Tiny New York Kitchen: Easter Coconut Cake

coconut cake

By Victoria Hart Glavin of Tiny New York Kitchen

If you’re starting to plan your Easter menu then think about adding this luscious Easter Coconut Cake as a fitting conclusion.



2 Cups Unsalted Butter (Softened)

2 Cups Sugar

6 Large Eggs (Room Temperature)

3 Teaspoons Vanilla Extract

3 Teaspoons Coconut Extract

4 Cups Unbleached Flour

1 1/2 Teaspoons Baking Powder

1 Teaspoon Baking Soda

1 Teaspoon Kosher Salt

13.6 Ounces Coconut Milk (Whisked Until Smooth)


6 Egg Whites

1 1/2 Cups Sugar

1/8 Teaspoon Kosher Salt

2 Cups Unsalted Butter (Cut Into Tablespoons And Softened)

1 Cup Powdered Sugar (Sifted)

1 Tablespoon Coconut Extract

2 Teaspoons Vanilla Extract

1/2 Teaspoon Almond Extract

1/2 Cup Sweetened Coconut Flakes

Preheat your oven to 350 degrees. Grease 2 large-size round cake pans (12 or 14 inch) and line bottoms of pans with parchment paper. Grease parchment paper. Set aside.

In large-size bowl beat butter and sugar on high speed for 4 minutes until light and creamy. Add eggs, one at a time, beating well after each addition.

Add vanilla and coconut extract. Beat to combine. In large-size bowl, combine flour, baking powder, baking soda, and kosher salt.

Reduce mixer to low speed. Add flour mixture alternately with coconut milk, beginning and ending with flour mixture. Divide batter among cake pans and spread evenly. Place in oven for 30 minutes. Remember each oven heats differently. Remove from oven and transfer to wire racks. Let cool in pans for 10 minutes. Remove cakes from pans and let cool completely.

Spread frosting between layers and on top and sides of cake. Sprinkle  top with coconut flakes. Cake can be stored, covered, in refrigerator for up to 3 days.

To make frosting:

In heatproof bow, set over pan of simmering water. Combine egg whites, sugar, and kosher salt. Cook, whisking constantly, until mixture reaches 140 degrees on an instant read candy thermometer. You have to babysit this procedure and cannot go check your email or make a phone call.  Remove and with whisk attachment beat mixture at medium-high speed for 3 minutes. Increase mixer speed to high, and continue to beat for about 10 to 12 minutes, or until stiff, glossy peaks form and bowl is cool to the touch.

Reduce mixer speed to low. Add butter, 2 tablespoons at a time, beating well after each addition. Add powdered sugar, coconut extract, vanilla extract, and almond extract. Mix to combine. Switch to paddle attachment, and beat on medium speed for 3 minutes to eliminate any air pockets, pausing as necessary to scrape down sides and bottom of bowl. Beat for 1 minute or until smooth. Frosting may be used immediately or kept covered, at room temperature to use the same day. Frosting may be stored, refrigerated, in an airtight container for up to 5 days. If refrigerated, let frosting come to room temperature, and beat until smooth before using. Makes 1 cake.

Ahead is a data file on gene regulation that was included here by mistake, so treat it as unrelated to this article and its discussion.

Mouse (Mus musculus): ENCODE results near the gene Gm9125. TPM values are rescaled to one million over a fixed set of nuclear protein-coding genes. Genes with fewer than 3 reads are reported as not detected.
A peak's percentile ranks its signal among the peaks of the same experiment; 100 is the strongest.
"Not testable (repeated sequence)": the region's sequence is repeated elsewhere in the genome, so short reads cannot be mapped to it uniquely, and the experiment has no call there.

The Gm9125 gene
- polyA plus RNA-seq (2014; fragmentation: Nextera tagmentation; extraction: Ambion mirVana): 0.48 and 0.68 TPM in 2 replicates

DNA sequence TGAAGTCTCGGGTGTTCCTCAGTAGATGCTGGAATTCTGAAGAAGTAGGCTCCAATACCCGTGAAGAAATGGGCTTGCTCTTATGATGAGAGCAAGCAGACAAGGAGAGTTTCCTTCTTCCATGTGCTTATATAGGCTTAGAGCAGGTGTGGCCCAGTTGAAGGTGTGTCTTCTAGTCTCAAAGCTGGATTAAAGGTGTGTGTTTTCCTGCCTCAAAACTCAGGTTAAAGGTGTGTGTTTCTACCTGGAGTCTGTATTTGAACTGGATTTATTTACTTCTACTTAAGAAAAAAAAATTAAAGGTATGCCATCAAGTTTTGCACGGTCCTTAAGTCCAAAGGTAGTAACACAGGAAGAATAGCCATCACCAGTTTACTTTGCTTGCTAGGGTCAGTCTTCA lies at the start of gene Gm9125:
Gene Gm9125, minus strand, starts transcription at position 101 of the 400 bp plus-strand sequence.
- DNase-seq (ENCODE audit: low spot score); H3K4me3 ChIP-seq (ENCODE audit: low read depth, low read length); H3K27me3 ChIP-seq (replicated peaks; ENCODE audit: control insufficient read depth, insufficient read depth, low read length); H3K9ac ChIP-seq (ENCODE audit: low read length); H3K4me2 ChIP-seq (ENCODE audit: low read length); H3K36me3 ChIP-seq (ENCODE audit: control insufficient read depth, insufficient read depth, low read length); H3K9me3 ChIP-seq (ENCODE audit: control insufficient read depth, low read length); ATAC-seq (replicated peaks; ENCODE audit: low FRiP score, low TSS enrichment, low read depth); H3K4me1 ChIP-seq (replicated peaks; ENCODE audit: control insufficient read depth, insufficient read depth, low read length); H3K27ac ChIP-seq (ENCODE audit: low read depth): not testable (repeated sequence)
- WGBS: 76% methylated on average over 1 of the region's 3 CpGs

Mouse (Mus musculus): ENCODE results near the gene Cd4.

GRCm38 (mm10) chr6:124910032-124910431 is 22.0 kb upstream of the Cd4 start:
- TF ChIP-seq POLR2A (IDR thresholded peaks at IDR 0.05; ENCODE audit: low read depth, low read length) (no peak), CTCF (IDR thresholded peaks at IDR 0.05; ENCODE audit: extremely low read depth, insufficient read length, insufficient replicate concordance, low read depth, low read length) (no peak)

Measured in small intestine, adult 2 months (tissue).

Prep Time: 45 Minutes
Cook Time: 30 Minutes
Total Time: 75 Minutes
“Work With What You Got!”
© Victoria Hart Glavin Tiny New York Kitchen

Victoria Hart Glavin has been cooking and writing recipes since she was a teenager. Originally from Nebraska, her appreciation for culinary technique took off when she moved to Lyon, France.

While living in France, Victoria studied French cooking from an expert Lyonnais chef. Victoria learned to love the local culture of preparing and enjoying fresh, seasonal foods. While in France, Victoria experienced the joys of shopping for local produce at the market and preparing fresh foods simply and beautifully in order to enhance the experience of the table. During her time in France, she says she “learned how to squeeze tomatoes at the local market” and “took everything in by osmosis.”

Currently, Victoria creates tasty treats in her tiny kitchen, in New York City, for all to enjoy and on weekends she explores Fairfield County where has a second home. Victoria has shared her recipes with others and now you can enjoy the Tiny New York Kitchen recipe collection, too!  Victoria is a member of Culinary Historians of New York and a member of the Association for the Study of Food and Society.